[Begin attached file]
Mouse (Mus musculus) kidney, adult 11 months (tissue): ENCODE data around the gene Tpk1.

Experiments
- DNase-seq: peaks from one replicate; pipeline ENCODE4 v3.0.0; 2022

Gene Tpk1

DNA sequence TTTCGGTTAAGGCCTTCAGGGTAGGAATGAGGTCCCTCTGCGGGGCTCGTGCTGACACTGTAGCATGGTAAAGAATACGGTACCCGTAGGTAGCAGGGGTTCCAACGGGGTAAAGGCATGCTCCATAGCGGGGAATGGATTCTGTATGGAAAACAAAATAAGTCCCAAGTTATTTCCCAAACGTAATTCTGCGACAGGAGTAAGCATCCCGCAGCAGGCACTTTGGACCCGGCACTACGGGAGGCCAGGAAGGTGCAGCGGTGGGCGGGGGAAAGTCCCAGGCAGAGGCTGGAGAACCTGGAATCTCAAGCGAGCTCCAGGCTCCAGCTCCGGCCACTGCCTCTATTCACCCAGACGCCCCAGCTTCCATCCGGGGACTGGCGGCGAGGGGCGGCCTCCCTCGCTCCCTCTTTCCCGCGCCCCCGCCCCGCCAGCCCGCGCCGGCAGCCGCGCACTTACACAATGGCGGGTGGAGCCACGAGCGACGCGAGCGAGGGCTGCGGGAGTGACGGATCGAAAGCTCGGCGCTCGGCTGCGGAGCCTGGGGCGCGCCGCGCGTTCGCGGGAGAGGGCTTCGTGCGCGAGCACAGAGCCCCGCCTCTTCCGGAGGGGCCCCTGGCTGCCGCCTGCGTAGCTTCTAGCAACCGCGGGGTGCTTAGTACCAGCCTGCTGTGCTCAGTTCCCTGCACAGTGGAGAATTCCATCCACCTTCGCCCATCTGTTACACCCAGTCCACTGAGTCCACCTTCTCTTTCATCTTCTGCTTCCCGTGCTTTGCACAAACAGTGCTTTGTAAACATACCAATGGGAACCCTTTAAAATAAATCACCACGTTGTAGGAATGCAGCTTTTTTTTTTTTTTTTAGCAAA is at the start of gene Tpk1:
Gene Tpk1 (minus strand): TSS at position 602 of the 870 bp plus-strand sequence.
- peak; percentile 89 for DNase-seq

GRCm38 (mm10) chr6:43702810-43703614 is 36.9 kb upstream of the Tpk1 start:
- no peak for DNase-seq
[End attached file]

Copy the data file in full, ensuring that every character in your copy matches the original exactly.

Mouse (Mus musculus) kidney, adult 11 months (tissue): ENCODE data around the gene Tpk1.

Experiments
- DNase-seq: peaks from one replicate; pipeline ENCODE4 v3.0.0; 2022

Gene Tpk1

DNA sequence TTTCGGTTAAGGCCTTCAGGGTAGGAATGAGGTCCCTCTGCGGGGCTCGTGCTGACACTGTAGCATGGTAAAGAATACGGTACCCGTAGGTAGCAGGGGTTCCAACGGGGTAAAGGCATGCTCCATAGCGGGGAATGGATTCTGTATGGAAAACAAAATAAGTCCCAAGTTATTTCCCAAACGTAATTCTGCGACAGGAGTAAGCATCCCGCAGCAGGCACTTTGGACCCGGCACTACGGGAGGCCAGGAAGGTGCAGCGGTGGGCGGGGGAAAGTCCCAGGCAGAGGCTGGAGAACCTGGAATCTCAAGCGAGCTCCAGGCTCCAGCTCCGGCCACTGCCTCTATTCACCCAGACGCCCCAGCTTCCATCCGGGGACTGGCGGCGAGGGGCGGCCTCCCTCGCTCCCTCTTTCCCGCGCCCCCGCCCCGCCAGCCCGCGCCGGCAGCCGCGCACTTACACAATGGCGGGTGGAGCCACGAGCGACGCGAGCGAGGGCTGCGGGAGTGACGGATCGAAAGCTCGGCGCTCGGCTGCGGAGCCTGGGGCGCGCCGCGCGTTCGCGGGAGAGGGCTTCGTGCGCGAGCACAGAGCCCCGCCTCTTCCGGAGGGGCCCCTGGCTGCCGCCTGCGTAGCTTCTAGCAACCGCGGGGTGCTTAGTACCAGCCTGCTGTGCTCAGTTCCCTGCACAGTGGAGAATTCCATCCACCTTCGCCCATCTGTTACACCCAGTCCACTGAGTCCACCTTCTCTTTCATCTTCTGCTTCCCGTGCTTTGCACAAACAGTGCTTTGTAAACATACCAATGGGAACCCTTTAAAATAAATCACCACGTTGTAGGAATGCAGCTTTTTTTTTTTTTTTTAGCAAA is at the start of gene Tpk1:
Gene Tpk1 (minus strand): TSS at position 602 of the 870 bp plus-strand sequence.
- peak; percentile 89 for DNase-seq

GRCm38 (mm10) chr6:43702810-43703614 is 36.9 kb upstream of the Tpk1 start:
- no peak for DNase-seq